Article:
Raise Your Glass: The Making of a Wedding Toast

My brother-in-law is getting married this Sunday.  Marc, my husband, is his brother’s best man.  As is tradition at most weddings, Marc will be delivering a toast at the reception.

Last weekend Marc had a cohesive draft of the toast prepared.  He asked me for some feedback.  I read it through and was tempted to hold a writing conference with him.  If I were to confer with him, then the compliment would’ve been about the amount of voice that comes through using humor as a vehicle.  My husband, who is a pretty serious guy when he’s not surrounded by his immediate family or very close friends, put a healthy dose of humor into the toast.  However, it wasn’t a writing conference, which was good, because I would’ve violated the most important rule of writing conferences: teach one thing.  By the time I got to the end his toast, I realized there were two big things I needed to teach him.  Since my husband is a skilled writer and is not my student, I broke from the “teach the writer, not the writing rule.”  (However, in my own defense, the things I taught him could be applied to a lot of other pieces of writing he does going-forward!)  I had two things Ihad to teach him since there were only eight days left, at the time, prior to the wedding.

First, I noticed there were some places that were sparse.  I wanted him to elaborate.  However, I didn’t want to tell him to say more.  So I taught him about using a twin sentence to add more detail.  (In case you’re unfamiliar with the idea of a twin sentence, it’s when a writer looks a sentence they wrote and asks, “What else can I say about this?”  Then, the writer composes another sentence that adds additional, related details, thereby going along with the first sentence.)  Second, at one point in the toast, I noticed him saying things about marriage that seemed obvious (e.g., marriage will have its ups and downs).  I reminded him of something I’ve heard Lucy Calkins say many times.  I probably didn’t say it just like she says it, but here’s what I told him.  “Don’t write anybody’s words.  Write words that are precisely your own. You see, everyone knows relationships have their ups and downs.  Say it so that it in a way that makes your words sound like they could only come from you.”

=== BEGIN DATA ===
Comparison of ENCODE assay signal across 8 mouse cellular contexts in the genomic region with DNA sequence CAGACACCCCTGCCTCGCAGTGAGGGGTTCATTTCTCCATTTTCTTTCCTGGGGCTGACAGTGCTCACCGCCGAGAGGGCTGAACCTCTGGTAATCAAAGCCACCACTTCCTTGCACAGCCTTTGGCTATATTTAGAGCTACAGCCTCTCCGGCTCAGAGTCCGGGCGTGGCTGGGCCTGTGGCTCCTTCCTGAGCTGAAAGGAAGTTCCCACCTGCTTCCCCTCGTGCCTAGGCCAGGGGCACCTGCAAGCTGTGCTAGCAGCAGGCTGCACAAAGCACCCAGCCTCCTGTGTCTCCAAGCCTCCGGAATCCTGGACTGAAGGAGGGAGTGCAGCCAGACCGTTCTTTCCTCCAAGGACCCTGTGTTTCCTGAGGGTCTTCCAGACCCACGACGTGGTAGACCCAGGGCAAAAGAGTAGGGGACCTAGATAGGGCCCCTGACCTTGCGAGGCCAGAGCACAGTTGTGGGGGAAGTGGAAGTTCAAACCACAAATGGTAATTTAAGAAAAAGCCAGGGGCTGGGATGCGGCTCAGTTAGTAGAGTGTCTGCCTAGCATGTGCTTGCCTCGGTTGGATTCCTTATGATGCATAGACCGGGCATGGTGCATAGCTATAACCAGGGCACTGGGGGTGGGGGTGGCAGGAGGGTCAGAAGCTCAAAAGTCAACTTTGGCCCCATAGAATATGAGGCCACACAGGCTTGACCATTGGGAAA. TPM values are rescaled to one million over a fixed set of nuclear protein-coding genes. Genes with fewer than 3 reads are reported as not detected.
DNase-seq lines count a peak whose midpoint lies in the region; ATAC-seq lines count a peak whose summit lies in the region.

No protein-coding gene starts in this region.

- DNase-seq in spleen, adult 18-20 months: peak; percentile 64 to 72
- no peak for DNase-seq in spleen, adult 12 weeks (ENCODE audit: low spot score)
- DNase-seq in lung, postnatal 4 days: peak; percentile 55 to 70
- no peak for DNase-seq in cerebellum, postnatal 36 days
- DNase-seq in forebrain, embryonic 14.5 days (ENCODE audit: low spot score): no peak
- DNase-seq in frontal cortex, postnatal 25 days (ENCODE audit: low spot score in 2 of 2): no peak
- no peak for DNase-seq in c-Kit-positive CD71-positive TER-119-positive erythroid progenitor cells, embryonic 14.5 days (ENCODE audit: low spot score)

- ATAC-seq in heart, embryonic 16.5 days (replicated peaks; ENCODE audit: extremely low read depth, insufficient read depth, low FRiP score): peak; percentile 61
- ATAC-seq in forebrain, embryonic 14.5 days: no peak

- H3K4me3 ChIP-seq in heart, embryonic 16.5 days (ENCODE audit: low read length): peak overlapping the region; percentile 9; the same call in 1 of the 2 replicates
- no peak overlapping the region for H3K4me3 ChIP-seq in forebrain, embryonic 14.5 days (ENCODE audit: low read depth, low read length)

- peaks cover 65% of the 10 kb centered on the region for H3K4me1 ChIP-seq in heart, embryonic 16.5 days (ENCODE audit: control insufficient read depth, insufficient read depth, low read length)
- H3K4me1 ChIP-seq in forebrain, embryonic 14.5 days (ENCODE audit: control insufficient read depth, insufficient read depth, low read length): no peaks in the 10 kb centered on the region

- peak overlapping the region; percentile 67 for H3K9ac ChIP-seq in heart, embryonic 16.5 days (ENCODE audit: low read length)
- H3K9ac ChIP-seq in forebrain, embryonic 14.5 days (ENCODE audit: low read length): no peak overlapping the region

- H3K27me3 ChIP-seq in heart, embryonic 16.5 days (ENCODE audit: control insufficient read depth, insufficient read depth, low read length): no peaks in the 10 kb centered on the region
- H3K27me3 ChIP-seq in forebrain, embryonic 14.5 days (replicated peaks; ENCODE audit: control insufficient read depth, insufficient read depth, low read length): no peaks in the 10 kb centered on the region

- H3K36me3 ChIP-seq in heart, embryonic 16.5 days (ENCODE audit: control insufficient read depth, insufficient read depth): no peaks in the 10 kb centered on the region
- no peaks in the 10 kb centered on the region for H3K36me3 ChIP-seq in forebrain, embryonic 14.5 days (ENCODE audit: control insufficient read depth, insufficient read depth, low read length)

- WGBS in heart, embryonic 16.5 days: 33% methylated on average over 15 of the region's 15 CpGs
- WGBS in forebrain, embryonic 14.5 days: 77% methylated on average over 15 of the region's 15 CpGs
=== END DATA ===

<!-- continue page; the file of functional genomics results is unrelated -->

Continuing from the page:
After we tossed around some ideas, my husband went back to his home office to revise the toast.  I know he wants it to be as thoughtful as my brother-in-law’s best man toast was to us when we got married almost four and a half years ago.  Using the writing my husband already wrote along with the revisions he has made, I know he is ready to deliver a wonderful toast this Sunday.

I’m wondering… What are some things you have kept top of mind when writing wedding toasts, graduation speeches, or remarks for other public events?

My husband and I listening to my brother-in-law’s best man speech to us at our wedding in 2007.